Abstract: The murder of Jo Cox MP by a white supremacist on June 16, 2016, in the midst of the E.U. Referendum campaign catapulted the issue of extreme-right terrorism to the forefront of British politics. As the electoral fortunes of extreme-right political parties in the United Kingdom have declined, racist revolutionary violence has reemerged as a significant concern for British authorities. The focal point has been National Action—a small, overtly national socialist groupuscule that in December 2016 became the first extreme-right group to be banned in the United Kingdom since 1940 and the first ever such group to be proscribed as a ‘terrorist’ organization. British authorities were subsequently confronted with a new networked threat posed by clusters of activists who continued to operate clandestinely after the ban, as well as a larger and more nebulous threat from extreme right-wing ‘lone actors’ and have responded with an increasingly coordinated and multi-layered approach.
The electoral rise of the British National Party (BNP) from 2001 onward until its implosion in 2010 eclipsed the extreme right’s violent, racist, revolutionary fringe. Yet, despite the BNP’s ‘quest for legitimacy’ at the ballot box, violence and terrorism have remained a persistent feature of the broader extreme right landscape. The 1999 terrorist campaign by David Copeland, the so-called Soho nail bomber, which left three dead including a pregnant woman and her unborn child, was only the starkest example. In the 20 years since Copeland, British police have arrested numerous extreme-right motivated individuals for terrorism-related offences. However, the number of arrests has done little to alter the overall threat assessment, largely unchanged since 1999, that if an extreme-right terrorist attack came, it was ‘more likely’ to come from a ‘lone actor’ like Copeland than an organized conspiracy.
Anders Behring Breivik’s bomb attack in Oslo, Norway, and the subsequent massacre on Utøya in July 2011 caused security services across Europe to revisit their assessment of the overall severity of the threat posed by extreme-right lone actors and to devote extra resources to the phenomenon. In Britain, then Home Secretary Theresa May informed the Joint Committee on the National Security Strategy on December 17, 2012, that after Breivik, there had been an “increased focus upon” the extreme right. The government “enhanced” the capabilities of the National Domestic Extremism Unit and allocated more resources to the issue in general, which included ensuring the “Channel programme” adequately addressed violent right-wing radicalization, too.1
The increased seriousness of the threat was demonstrated by the murder of Mohammed Saleem, an elderly Muslim man who was killed on April 29, 2013, by Pavlo Lapshyn, a Ukrainian student on a work visa who had been in the United Kingdom for a mere five days. Lapshyn remained at large, his killing unrecognized as the opening shot in a one-man terrorist campaign. Following the murder of the British soldier Lee Rigby by two jihadis several weeks later, and though not directly connected to it, Lapshyn detonated several bombs outside mosques in the West Midlands between June and July 2013 in an effort “to increase racial conflict.” Had he got his timings right (Lapshyn’s third bomb, outside a Tipton mosque, exploded when the building was empty), his attacks could have been devastating.2 After his arrest, Lapshyn confessed to Saleem’s killing—“I have racial motivation and racial hatred”—leading the authorities, belatedly, to recognize the murder as an act of extreme-right terrorism.3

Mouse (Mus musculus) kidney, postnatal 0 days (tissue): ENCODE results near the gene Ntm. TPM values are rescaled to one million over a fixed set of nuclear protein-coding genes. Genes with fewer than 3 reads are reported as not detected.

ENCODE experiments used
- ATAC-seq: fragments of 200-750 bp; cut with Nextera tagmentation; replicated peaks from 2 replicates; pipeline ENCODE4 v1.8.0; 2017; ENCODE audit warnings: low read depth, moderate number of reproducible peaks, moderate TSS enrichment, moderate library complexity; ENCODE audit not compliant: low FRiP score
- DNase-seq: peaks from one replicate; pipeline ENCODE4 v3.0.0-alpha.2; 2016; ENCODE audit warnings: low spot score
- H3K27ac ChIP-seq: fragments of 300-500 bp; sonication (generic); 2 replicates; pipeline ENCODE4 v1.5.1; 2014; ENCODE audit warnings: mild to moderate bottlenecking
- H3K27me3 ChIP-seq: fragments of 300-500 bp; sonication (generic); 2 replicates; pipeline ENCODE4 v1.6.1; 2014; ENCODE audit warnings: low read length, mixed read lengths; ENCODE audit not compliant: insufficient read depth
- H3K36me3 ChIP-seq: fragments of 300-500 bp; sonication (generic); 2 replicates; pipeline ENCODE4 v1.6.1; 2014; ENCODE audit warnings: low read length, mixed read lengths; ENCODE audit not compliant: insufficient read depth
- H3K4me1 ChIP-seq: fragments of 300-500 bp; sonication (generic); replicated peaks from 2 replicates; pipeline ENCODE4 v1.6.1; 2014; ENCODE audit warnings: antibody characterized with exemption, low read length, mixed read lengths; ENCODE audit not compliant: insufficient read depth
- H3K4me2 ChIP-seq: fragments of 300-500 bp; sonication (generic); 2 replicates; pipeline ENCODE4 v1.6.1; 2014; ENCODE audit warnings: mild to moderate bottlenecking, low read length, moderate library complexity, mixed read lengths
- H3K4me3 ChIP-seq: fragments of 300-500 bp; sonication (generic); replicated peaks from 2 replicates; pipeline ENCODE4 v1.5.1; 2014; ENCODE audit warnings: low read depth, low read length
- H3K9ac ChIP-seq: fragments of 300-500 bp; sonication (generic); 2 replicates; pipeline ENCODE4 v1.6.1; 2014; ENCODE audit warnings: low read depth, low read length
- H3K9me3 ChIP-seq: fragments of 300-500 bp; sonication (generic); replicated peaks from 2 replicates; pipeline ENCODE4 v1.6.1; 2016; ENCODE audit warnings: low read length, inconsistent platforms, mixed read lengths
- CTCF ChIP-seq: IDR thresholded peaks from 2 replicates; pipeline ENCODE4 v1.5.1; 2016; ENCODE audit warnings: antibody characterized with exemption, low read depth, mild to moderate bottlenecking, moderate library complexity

Lapshyn’s actions again caused the authorities to review their responses to extreme-right violence just as a new threat was emerging. Politically, the extreme right was at a low ebb. The BNP had imploded amidst bitter internal strife while the English Defence League, the foremost anti-Muslim street movement, having lost momentum from 2011 onward, continued its atrophy with the resignation of its leader in October 2013.4 Against this backdrop of organizational weakness—which has only increased with the passage of time—a small, overtly national socialist group called National Action (NA) appeared.5 Founded in 2013 by two young activists, Ben Raymond and Alex Davies, who had met online, NA quickly gained between 100 and 150 adherents.a Many were teenagers attracted to the group’s distinct stylized aesthetic with its striking visual imagery and streetwear redolent of the German Autonomous Nationalists.6 b NA staged a series of “Hitler was Right” demonstrations and other provocative anti-Semitic stunts designed to court publicity and outrage in equal measure.7 It gained national attention after an individual on the periphery of the group, Zack Davies, attempted to murder a Sikh dentist using a machete, in apparent revenge for Lee Rigby’s murder. The fact that NA had also begun participating in outdoor training camps, including one allegedly led by Russian MMA fighter Denis Nikitin,8 also heightened alarm concerning the group’s trajectory.